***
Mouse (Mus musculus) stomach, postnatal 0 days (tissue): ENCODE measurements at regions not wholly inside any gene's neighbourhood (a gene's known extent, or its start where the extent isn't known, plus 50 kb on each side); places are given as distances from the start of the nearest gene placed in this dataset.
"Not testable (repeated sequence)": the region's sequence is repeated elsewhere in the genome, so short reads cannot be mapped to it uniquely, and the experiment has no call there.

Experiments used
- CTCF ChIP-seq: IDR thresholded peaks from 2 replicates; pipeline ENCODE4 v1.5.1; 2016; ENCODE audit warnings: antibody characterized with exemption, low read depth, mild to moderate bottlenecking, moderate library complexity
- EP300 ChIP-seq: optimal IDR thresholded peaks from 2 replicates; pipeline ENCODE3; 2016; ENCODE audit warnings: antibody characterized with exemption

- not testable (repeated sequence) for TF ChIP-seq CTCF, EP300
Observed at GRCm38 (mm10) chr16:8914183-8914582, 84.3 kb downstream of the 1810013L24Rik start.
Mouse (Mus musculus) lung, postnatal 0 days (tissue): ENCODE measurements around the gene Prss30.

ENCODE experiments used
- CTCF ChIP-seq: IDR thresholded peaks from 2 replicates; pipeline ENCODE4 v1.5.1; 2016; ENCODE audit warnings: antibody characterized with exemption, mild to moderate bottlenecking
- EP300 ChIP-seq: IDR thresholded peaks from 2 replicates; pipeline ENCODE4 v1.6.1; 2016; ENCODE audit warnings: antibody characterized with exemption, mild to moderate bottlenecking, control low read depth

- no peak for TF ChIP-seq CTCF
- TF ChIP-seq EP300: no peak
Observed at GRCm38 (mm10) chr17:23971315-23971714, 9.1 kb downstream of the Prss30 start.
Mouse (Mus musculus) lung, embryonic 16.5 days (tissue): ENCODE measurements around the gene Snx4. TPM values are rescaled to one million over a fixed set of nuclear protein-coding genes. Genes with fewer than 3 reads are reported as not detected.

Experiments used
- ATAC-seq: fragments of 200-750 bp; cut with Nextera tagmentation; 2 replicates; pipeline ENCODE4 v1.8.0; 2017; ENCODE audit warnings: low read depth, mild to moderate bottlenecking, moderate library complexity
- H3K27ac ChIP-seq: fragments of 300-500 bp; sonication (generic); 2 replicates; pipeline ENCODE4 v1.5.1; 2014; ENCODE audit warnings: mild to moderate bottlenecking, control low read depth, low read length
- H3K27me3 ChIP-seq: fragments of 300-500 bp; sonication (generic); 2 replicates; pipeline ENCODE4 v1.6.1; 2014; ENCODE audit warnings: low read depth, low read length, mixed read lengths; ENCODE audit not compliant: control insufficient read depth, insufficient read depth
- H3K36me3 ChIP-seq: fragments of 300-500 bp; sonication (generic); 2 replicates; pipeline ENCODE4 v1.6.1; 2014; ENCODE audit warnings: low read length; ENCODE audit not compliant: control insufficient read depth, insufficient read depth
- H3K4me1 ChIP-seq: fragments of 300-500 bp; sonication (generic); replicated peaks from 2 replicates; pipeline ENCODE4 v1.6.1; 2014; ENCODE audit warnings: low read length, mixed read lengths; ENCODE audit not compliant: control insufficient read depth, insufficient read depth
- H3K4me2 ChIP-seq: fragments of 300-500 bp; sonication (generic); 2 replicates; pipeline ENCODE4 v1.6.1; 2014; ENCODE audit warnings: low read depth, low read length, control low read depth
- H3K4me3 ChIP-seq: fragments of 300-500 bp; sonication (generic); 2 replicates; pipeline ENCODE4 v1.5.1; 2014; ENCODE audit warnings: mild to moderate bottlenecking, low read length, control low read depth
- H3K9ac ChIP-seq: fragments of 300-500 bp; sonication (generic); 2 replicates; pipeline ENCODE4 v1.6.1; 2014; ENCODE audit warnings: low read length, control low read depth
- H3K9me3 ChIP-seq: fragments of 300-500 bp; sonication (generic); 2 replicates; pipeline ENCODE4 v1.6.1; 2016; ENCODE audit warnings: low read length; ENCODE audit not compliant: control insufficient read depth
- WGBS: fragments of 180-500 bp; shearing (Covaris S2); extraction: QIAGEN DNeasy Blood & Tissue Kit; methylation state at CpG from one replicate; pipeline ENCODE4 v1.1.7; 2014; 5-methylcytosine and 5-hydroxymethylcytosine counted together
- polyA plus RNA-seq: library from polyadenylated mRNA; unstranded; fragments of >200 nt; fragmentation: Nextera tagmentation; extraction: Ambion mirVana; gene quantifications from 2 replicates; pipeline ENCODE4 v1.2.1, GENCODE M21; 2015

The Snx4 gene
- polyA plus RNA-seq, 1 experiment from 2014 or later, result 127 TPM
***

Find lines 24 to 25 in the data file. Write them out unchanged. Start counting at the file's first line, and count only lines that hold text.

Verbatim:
- H3K9ac ChIP-seq: fragments of 300-500 bp; sonication (generic); 2 replicates; pipeline ENCODE4 v1.6.1; 2014; ENCODE audit warnings: low read length, control low read depth
- H3K9me3 ChIP-seq: fragments of 300-500 bp; sonication (generic); 2 replicates; pipeline ENCODE4 v1.6.1; 2016; ENCODE audit warnings: low read length; ENCODE audit not compliant: control insufficient read depth